Experts disclosed details of two security flaws in the open-source software ImageMagick that could potentially lead to information disclosure or trigger a DoS condition.
Researchers at Metabase Q discovered a couple of security vulnerabilities in the open-source image manipulation software ImageMagick that could potentially lead to information disclosure or trigger a Denial of Service (DoS) condition (CVE-2022-44268, CVE-2022-44267).
ImageMagick is a free and open-source software suite for displaying, converting, and editing raster image and vector image files.
The CVE-2022-44267 vulnerability is a DoS issue that can be triggered when parsing a PNG image with a filename that is a single dash (“-“).
“When ImageMagick parses a PNG file, for example in a resize operation when receiving an image, the convert process could be left waiting for stdin input leading to a Denial of Service since the process won’t be able to process other images.” reads the advisory published by Metabase Q. “A malicious actor could craft a PNG or use an existing one and add a textual chunk type (e.g., tEXt). These types have a keyword and a text string. If the keyword is the string “profile” (without quotes) then ImageMagick will interpret the text string as a filename and will load the content as a raw profile. If the specified filename is “-“ (a single dash) ImageMagick will try to read the content from standard input potentially leaving the process waiting forever.”
The CVE-2022-44268 vulnerability is an information disclosure flaw that can be exploited to read arbitrary files from a server when parsing an image. When the software parses a PNG image (e.g., for resize), the resulting image could have embedded the content of an arbitrary remote file (if the ImageMagick binary has permissions to read it).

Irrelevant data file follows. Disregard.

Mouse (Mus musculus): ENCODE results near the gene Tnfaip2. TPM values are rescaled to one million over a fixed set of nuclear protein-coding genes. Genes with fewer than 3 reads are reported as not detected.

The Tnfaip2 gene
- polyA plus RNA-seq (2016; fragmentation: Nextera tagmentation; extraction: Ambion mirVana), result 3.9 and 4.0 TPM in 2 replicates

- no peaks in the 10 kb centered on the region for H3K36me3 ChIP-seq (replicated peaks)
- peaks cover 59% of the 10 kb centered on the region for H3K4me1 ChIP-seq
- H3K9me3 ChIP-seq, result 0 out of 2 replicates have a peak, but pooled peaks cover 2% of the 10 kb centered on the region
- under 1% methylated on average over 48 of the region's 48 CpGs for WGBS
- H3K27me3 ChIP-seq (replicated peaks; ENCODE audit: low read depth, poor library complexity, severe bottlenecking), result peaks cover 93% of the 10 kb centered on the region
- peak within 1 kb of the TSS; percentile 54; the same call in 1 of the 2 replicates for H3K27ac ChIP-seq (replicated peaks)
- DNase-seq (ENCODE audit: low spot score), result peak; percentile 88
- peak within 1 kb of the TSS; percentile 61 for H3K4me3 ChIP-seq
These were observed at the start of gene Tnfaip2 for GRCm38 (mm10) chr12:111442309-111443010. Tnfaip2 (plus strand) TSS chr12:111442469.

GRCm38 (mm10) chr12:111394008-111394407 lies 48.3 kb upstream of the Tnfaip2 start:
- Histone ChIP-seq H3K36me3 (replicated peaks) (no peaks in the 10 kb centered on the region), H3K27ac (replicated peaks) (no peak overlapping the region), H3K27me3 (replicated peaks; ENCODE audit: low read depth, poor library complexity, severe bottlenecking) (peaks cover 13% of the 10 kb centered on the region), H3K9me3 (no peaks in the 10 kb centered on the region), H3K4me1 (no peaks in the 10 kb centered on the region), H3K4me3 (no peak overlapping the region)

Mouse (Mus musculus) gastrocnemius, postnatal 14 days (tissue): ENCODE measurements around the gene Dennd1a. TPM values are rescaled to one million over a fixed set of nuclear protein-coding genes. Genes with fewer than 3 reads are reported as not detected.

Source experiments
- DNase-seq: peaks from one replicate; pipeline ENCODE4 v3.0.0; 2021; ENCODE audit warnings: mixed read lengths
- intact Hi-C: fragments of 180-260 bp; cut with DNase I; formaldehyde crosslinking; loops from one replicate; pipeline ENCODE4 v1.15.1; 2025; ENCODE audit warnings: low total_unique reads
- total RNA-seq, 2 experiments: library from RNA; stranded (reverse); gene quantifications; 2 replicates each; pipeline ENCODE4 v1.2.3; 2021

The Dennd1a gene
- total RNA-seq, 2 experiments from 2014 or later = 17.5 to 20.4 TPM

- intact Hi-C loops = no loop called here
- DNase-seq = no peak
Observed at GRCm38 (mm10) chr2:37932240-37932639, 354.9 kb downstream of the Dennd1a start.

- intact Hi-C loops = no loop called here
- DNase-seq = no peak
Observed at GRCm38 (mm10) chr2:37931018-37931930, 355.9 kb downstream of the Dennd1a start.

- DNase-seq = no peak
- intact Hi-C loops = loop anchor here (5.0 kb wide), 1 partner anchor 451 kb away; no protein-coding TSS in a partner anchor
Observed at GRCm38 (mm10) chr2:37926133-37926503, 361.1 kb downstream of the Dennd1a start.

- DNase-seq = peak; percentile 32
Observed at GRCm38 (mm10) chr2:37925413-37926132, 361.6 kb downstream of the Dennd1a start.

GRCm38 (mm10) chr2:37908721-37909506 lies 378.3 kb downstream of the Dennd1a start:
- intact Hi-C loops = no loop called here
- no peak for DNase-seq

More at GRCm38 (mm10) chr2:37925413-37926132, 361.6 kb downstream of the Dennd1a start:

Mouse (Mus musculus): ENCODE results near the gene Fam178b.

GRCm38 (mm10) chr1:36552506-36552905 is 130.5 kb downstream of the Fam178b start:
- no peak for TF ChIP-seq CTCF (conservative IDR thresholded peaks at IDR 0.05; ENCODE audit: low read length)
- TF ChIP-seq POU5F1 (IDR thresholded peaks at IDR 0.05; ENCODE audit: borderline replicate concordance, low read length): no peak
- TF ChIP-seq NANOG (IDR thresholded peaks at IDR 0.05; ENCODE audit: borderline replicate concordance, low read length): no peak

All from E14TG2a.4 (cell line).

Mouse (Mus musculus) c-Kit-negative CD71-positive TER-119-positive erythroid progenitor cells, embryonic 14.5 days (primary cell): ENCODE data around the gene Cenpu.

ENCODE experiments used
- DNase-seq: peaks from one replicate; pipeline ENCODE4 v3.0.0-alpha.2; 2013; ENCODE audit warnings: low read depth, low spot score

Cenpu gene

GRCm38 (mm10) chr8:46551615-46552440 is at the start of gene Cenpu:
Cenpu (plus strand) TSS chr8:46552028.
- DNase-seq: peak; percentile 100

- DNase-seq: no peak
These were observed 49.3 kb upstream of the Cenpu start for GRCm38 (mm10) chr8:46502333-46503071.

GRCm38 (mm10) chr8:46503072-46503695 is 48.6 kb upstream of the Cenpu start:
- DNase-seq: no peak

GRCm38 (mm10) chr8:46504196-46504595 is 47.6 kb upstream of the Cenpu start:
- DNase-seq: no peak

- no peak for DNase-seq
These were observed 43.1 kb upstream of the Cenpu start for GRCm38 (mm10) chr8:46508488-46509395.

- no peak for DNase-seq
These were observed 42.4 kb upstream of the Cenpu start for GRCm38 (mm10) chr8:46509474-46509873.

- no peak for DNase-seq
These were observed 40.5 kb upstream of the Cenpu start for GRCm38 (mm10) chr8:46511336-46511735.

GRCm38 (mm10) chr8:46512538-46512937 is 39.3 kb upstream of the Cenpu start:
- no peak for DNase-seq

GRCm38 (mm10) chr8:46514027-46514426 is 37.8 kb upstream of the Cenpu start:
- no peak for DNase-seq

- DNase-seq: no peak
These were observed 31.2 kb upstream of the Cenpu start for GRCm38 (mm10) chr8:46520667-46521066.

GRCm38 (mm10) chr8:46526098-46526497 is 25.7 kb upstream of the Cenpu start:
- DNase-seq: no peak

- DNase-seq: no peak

“When ImageMagick parses the PNG file, for example in a resize operation, the resulting image could have embedded the content of an arbitrary remote file from the website (if magick binary has permissions to read it).” continues the advisory. “A malicious actor could craft a PNG or use an existing one and add a textual chunk type (e.g., tEXt). These types have a keyword and a text string. If the keyword is the string “profile” (without quotes) then ImageMagick will interpret the text string as a filename and will load the content as a raw profile, then the attacker can download the resized image which will come with the content of a remote file.”
In order to remotely exploit the issues, an attacker must upload a specially crafted image to a website using the ImageMagick software. The attacker can craft the image by inserting a text chunk that specifies some metadata such as the filename, which must be set to “-” for exploitation.
Vulnerabilities on open-source libraries like ImageMagick are very dangerous and can be exploited by attackers in the wild.
In Mat 2016, the security researcher John Graham-Cumming from CloudFlare asserted that his firm recently discovered a critical vulnerability, code-named CVE-2016-3714 (or ImageTragick), in the popular image manipulation software, ImageMagick.
The flaw could be exploited by hackers to take over websites running the widely used image-enhancing app. The vulnerability in ImageMagick App allows attackers to run arbitrary code on the targeted web servers that rely on the app for resizing or cropping user-uploaded images.
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